Review: OPERATION MINCEMEAT, Southwark Playhouse
Move Hamilton and Six. There’s a historic new musical in town and it’s making waves. After a sold-out first round at the New Diorama in the pre-covid era and another in 2020 at Southwark Playhouse, SplitLip’s Operation Minced Meat just returned to Elephant and Castle once more before returning next year. Almost looks like the West End needs to take that into account ASAP.
Regardless of genre, genre, and genuinely ingenious, it’s easy to see why the show has been overwhelmingly successful over the years. The performance is hilarious, the writing is simply exceptional, the songs are catchy, the jokes are original and the company is absolutely breathtaking.
The concept is as absurd as the actual historical event it is based on: a dark, comedic musical about a stolen corpse that was supposed to defeat the villains of WWII. It’s 1943 and the Nazis are pretty much everywhere in Europe. We are losing the war and the best minds in England have been called upon to do something.
What happened after that is a fine example of military deception. The body of a Royal Navy officer washes up on the Spanish coast with a briefcase handcuffed to his wrist. The secret correspondence between two British generals detailing their next moves suddenly ends up in the wrong hands. Here is the plot twist: Captain Guillaume Martin was nothing but a decoy, rightly created by the aforementioned geniuses to drive the Germans away from Sicily, granting them a solid victory.
Operation Minced Meat follows the group behind one of the most notable deception operations, and it does so by mixing story and comedy in a purely theatrical way. While the production has this je ne sais quoi that is vaguely reminiscent of Theater of Malicecreations of, SplitLip is proving to be a valid rival for the now hyper-prosperous company.
The performers are amazing. Natasha Hodgson is the officer responsible for spreading Ewen Montagu’s dreams and David Cumming is Charles Cholmondeley, the two officers behind the master plan. The latter’s nervousness is an inexhaustible source of humor, while Hodgson gives a cross-dressing masterclass. And speaking of cross-dressing, it only takes a few strokes and a perfectly placed curl on her forehead for Jak Malone to completely steal the show from her.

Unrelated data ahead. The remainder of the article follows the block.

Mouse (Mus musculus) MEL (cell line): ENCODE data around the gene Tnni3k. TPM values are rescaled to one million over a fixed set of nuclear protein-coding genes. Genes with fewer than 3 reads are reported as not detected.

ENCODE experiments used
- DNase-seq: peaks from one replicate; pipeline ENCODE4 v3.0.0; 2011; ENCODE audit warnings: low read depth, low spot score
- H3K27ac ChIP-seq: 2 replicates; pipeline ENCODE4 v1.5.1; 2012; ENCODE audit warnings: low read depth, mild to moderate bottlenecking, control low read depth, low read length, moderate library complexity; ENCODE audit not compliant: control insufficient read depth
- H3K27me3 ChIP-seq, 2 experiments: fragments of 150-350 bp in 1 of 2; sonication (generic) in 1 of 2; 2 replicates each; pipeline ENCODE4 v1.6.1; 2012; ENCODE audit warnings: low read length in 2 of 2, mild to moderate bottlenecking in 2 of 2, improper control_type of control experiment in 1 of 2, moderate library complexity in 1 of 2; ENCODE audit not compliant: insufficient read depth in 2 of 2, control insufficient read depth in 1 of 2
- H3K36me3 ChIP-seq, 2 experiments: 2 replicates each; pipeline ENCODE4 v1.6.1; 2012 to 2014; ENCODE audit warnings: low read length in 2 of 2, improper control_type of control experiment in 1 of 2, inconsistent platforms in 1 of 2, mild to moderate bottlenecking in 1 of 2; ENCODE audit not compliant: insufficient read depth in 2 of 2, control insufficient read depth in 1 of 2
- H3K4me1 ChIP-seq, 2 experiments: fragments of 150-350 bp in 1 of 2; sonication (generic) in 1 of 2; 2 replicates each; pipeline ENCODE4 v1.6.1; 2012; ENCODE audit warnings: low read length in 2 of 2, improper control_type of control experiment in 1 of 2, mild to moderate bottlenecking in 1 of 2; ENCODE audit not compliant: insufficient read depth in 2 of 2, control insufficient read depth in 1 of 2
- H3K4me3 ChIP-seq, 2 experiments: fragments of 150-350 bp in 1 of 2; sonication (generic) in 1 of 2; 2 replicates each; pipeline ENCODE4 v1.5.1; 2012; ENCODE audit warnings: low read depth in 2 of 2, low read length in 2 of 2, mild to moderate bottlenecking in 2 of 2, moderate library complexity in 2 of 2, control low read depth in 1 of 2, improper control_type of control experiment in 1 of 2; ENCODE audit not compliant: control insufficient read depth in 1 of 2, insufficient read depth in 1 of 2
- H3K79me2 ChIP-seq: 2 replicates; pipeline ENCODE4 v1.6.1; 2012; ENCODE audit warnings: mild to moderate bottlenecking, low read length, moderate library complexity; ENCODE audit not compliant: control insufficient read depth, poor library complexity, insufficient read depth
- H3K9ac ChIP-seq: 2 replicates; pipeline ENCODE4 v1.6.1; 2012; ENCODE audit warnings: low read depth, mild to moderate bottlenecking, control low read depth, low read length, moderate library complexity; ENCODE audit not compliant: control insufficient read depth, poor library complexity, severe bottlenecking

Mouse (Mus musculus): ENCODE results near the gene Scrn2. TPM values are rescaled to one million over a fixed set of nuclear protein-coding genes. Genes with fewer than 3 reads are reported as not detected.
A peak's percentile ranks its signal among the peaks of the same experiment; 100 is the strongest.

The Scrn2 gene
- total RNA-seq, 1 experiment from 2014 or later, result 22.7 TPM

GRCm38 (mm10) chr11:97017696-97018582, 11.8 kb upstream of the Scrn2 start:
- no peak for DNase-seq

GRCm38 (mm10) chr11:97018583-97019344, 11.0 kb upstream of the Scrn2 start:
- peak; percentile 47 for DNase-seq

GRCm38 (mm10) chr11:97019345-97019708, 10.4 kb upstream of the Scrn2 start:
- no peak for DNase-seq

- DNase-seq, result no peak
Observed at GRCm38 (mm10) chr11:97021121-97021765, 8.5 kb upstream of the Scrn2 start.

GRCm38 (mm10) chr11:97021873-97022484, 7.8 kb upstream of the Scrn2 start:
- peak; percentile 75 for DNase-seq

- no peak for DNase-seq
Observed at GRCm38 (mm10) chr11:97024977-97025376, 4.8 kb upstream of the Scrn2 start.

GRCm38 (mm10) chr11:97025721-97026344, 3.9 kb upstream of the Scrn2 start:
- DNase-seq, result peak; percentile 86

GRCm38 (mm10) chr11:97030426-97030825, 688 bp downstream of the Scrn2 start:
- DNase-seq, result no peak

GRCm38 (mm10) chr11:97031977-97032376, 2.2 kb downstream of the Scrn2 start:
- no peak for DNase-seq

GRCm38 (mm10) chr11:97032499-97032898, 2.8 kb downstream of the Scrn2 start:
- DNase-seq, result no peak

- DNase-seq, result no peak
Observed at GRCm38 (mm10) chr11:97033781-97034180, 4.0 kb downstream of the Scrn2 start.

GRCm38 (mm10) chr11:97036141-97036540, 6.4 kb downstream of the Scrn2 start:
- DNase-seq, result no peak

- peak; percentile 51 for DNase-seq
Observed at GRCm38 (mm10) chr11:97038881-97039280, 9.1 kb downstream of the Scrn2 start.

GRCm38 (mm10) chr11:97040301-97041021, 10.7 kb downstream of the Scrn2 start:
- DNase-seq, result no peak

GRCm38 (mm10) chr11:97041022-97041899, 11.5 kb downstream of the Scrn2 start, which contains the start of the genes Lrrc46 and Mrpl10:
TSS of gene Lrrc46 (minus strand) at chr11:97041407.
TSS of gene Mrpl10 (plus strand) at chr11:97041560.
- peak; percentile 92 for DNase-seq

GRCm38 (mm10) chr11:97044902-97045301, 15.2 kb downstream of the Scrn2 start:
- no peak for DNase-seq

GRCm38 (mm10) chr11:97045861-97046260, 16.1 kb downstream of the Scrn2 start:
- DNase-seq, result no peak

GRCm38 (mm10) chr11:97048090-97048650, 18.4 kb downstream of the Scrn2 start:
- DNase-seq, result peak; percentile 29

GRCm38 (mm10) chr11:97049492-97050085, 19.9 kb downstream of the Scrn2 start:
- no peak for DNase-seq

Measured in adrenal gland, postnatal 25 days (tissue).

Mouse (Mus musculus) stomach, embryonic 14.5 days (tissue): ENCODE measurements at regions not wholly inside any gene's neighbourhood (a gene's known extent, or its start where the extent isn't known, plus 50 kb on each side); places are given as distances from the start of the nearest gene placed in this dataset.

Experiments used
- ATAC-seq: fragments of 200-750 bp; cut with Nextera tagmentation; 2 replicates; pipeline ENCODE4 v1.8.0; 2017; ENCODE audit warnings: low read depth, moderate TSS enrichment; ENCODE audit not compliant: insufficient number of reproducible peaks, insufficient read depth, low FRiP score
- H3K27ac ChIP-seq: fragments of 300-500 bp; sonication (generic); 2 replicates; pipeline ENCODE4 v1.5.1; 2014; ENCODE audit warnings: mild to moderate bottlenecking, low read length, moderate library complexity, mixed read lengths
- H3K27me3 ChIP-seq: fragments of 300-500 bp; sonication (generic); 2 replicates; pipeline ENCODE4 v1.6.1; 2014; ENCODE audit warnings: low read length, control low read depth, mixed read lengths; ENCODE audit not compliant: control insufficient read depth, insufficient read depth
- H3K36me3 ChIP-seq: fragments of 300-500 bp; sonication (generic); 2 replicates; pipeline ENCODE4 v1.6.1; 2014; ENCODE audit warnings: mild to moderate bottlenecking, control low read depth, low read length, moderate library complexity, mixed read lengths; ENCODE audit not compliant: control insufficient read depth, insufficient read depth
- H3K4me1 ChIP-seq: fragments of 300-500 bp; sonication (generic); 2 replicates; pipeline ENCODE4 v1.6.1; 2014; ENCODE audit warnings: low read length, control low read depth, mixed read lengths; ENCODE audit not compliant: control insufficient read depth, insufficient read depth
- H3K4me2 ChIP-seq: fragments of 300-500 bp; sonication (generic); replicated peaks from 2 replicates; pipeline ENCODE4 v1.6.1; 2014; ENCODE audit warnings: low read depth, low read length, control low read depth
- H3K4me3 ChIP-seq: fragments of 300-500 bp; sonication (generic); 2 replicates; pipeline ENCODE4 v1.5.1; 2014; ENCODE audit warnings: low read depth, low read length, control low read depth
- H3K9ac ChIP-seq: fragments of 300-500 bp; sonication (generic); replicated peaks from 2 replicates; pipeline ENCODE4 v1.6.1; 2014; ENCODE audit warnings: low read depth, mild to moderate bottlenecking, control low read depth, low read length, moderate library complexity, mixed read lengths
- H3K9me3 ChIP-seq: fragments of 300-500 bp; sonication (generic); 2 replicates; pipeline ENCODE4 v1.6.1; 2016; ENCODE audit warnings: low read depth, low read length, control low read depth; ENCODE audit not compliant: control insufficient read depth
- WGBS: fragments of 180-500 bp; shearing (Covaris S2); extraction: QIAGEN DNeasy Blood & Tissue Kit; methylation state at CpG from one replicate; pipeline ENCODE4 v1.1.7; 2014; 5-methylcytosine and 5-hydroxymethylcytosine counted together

This is Hester Leggett, head of the secretarial unit and the most surprising of the characters. His steely posture, gestures and expressions bring Hester’s curious interests and hidden romanticism to life. He also works in the moonlight as the ship captain tasked with delivering the corpse and the scintillating coroner who procures the body, establishing the actor’s immense performance range.
They are joined by Claire-Marie room like Jean Leslie, a secretary with great fantasies of grandeur, and Zoe Roberts like Army Officer Johnny Bevan, who is at first weary and doubtful of the plan. With most of them juggling a handful of frenzied characters, the play is explosive in every way.
Cumming, Hodgson, and Roberts also act as writers and composers alongside glam-punk artist Felix Hagan (who is also musical director and keys to the show) while Donnacadh O’Briain runs the mad production. Jenny arnold eloquently choreographed and Sherry Coenen elevates it all with sublime lighting design.
A touching tribute to the man who made it all possible ends the show. As they pay homage to Glyndwr Michael, the homeless man who inadvertently changed the course of history forever, he sinks into the fact that what we have just witnessed under comedic lights has happened. actually produced and should be taken into account.
Operation Minced Meat is one of those shows where everything fits together so perfectly it’s a joy to write about it. Singing about Nazis, horny coroners, shady pathologists and a crazy idea that wins a war are just a few of the ingredients of this positively bonkers and unmistakably good musical.